Toss The Ball, Make ’em Drink

After years of responsibility have ground down your ability to enjoy life, you might have forgotten all the critical knowledge gained during years of being a liberated student.

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Ah, the days of youth. It doesn’t really matter if your college-aged days are right behind you or they’re already far into the past, that time all feels like eons ago. The final exams, the scandals and the hours spent scanning professor reviews on some website or another to make sure you got the best one, which really meant most lenient, was all for something. Among it all, who really had the time for homework at school?

It wasn’t all bad, though. There were the late-night transcendental discussions about why we’re here, the new girl or boyfriends and of course, the parties. Years before scooting off to school, leaving a pair of energy-sapped parents to finally live the life of which they’ve always dreamt, many-a-high schooler was earning their party stripes all in preparation for the big show.

And when that day finally comes with the first sticky ping pong ball in hand, it is almost as if time freezes and a whirl of fears, hopes and dreams flood the psyche of what the next four years —okay five, but that one semester spent studying abroad in Spain shouldn’t count—will bring. At once the ball is tossed, widely missing the big red cup. The crowd standing by registers a collective disappointment and another reputation is surely ruined for life. College then officially began.

After the initial shock of realizing that not everyone is a natural at Beer Pong has passed, new possibilities bring promising opportunities at drinking stardom.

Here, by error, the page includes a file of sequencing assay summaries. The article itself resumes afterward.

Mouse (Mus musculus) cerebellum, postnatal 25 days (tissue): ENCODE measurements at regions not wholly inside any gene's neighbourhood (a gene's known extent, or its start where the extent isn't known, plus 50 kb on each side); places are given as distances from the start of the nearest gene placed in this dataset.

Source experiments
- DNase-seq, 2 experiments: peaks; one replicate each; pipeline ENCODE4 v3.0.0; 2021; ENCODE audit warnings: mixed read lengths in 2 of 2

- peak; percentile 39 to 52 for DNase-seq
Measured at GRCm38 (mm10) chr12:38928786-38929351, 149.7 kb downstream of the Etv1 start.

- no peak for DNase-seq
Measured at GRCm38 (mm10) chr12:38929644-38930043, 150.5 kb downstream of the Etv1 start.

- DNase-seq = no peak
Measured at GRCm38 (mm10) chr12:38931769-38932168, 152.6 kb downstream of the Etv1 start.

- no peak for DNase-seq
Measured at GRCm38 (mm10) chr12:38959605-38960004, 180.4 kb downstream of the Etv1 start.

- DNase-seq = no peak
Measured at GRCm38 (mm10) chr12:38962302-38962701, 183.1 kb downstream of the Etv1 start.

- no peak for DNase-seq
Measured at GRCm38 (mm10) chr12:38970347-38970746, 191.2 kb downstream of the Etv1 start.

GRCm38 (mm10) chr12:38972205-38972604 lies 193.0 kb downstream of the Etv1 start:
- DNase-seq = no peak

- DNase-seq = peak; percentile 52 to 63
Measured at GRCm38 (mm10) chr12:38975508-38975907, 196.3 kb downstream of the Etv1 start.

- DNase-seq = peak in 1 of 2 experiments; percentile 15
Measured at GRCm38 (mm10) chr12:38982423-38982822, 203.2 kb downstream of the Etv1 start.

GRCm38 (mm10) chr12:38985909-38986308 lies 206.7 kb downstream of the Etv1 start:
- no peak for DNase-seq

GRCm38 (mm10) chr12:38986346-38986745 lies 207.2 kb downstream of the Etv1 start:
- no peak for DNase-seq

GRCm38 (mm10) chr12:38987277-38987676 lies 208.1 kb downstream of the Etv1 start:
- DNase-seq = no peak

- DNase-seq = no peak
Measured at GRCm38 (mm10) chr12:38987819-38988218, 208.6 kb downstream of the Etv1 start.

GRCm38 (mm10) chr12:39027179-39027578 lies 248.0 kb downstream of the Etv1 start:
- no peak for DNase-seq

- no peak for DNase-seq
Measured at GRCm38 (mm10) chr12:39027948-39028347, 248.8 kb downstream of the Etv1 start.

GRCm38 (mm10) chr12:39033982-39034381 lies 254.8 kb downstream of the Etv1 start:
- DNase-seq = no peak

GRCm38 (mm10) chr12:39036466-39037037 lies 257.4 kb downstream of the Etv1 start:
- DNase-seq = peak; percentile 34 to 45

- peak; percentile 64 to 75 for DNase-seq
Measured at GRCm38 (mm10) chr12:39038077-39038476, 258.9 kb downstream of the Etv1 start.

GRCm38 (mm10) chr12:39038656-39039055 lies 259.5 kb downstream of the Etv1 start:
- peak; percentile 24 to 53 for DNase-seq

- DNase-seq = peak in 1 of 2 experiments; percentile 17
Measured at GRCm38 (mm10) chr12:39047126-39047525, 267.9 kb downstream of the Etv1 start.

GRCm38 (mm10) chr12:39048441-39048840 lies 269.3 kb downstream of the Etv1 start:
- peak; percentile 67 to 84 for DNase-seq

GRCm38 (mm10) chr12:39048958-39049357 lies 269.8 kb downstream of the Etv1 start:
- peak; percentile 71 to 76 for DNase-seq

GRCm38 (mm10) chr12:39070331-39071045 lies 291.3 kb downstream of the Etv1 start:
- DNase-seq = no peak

Pausing, you ask, so what’s the fun part? They explain that it’s exciting because you drink after you fail—little did you know this will be a very valuable life lesson for the future.

Stacking blocks
One Friday night, a couple of friends ask you to join them at tiny local bar. Outside, there are people your age playing with large wooden blocks. They look a bit moronic as they build their tower and watch it fall over and over, but then you realize, nothing at college is lame, so you must be missing something. You stroll up and ask what’s going on.

They explain that they’re playing life-sized Jenga, where they first build a four-foot tower with many small blocks, then slowly remove the pieces until the structure fails and tumbles onto the concrete patio. The person who pulls out the block that causes destruction must drink a really big sip of beer. Pausing, you ask, so what’s the fun part? They explain that it’s exciting because you drink after you fail—little did you know this will be a very valuable life lesson for the future. They call it Drunga and you suddenly realize that some things in university can be as idiotic as you first thought.

Thowing coins and dealing cards
The next weekend a supreme hottie from English class mentions that they’re throwing a last-minute party at their campus apartment and you should come. Momentarily, you consider the fairly important biology exam in the morning, but suddenly you can’t think of any better biology class than a drunken, co-ed mingling, so you decide to join.